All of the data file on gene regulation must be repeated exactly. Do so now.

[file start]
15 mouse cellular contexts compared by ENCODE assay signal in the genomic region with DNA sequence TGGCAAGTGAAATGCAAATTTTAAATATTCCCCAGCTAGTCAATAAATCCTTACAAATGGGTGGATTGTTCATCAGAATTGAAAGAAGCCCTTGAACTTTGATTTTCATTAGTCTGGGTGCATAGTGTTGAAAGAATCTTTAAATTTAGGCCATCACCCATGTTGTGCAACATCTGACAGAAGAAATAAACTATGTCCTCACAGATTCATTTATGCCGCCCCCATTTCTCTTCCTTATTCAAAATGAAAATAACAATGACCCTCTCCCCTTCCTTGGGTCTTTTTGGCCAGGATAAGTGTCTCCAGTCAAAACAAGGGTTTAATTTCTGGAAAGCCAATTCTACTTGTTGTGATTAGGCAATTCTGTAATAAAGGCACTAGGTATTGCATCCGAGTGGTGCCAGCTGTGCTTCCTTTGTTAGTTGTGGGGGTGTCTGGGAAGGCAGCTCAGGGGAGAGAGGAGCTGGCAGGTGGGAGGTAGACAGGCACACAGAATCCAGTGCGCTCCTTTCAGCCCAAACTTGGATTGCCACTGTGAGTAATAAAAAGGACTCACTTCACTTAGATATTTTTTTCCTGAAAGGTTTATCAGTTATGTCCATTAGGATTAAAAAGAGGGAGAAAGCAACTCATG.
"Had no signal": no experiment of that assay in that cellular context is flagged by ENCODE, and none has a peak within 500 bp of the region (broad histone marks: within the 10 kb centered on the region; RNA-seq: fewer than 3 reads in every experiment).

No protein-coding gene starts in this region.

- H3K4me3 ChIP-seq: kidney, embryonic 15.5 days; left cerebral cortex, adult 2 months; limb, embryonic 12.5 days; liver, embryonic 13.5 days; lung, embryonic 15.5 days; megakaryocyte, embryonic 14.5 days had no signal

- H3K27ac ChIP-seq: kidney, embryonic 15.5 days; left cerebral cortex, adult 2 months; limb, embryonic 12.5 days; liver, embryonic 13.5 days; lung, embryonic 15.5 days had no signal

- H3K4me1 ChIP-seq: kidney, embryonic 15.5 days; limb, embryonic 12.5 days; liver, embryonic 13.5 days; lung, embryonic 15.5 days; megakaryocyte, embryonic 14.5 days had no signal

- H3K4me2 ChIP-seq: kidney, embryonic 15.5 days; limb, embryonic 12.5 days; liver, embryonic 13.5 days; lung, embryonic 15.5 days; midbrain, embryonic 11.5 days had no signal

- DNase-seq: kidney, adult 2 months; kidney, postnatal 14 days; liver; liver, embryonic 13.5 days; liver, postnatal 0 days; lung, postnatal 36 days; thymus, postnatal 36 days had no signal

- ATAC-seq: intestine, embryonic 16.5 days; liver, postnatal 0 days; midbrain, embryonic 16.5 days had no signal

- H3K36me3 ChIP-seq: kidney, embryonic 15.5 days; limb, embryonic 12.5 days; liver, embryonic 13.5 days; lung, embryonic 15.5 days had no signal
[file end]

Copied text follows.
15 mouse cellular contexts compared by ENCODE assay signal in the genomic region with DNA sequence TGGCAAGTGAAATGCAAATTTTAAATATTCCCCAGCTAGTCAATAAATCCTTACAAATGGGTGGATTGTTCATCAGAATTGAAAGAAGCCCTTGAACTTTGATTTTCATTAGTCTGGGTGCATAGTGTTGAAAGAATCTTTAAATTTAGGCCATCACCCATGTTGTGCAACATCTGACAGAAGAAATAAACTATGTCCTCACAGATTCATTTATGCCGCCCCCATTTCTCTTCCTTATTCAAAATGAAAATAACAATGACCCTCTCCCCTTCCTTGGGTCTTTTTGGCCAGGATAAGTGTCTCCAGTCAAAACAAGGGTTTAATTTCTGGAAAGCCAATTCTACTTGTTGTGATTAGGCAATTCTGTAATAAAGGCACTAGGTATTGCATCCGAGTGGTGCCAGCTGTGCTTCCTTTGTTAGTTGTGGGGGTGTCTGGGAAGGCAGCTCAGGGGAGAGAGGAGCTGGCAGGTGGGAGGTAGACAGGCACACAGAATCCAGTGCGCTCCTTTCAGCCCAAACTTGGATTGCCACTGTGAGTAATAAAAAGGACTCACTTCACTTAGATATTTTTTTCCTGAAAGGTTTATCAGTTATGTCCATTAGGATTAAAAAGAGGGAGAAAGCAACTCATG.
"Had no signal": no experiment of that assay in that cellular context is flagged by ENCODE, and none has a peak within 500 bp of the region (broad histone marks: within the 10 kb centered on the region; RNA-seq: fewer than 3 reads in every experiment).

No protein-coding gene starts in this region.

- H3K4me3 ChIP-seq: kidney, embryonic 15.5 days; left cerebral cortex, adult 2 months; limb, embryonic 12.5 days; liver, embryonic 13.5 days; lung, embryonic 15.5 days; megakaryocyte, embryonic 14.5 days had no signal

- H3K27ac ChIP-seq: kidney, embryonic 15.5 days; left cerebral cortex, adult 2 months; limb, embryonic 12.5 days; liver, embryonic 13.5 days; lung, embryonic 15.5 days had no signal

- H3K4me1 ChIP-seq: kidney, embryonic 15.5 days; limb, embryonic 12.5 days; liver, embryonic 13.5 days; lung, embryonic 15.5 days; megakaryocyte, embryonic 14.5 days had no signal

- H3K4me2 ChIP-seq: kidney, embryonic 15.5 days; limb, embryonic 12.5 days; liver, embryonic 13.5 days; lung, embryonic 15.5 days; midbrain, embryonic 11.5 days had no signal

- DNase-seq: kidney, adult 2 months; kidney, postnatal 14 days; liver; liver, embryonic 13.5 days; liver, postnatal 0 days; lung, postnatal 36 days; thymus, postnatal 36 days had no signal

- ATAC-seq: intestine, embryonic 16.5 days; liver, postnatal 0 days; midbrain, embryonic 16.5 days had no signal

- H3K36me3 ChIP-seq: kidney, embryonic 15.5 days; limb, embryonic 12.5 days; liver, embryonic 13.5 days; lung, embryonic 15.5 days had no signal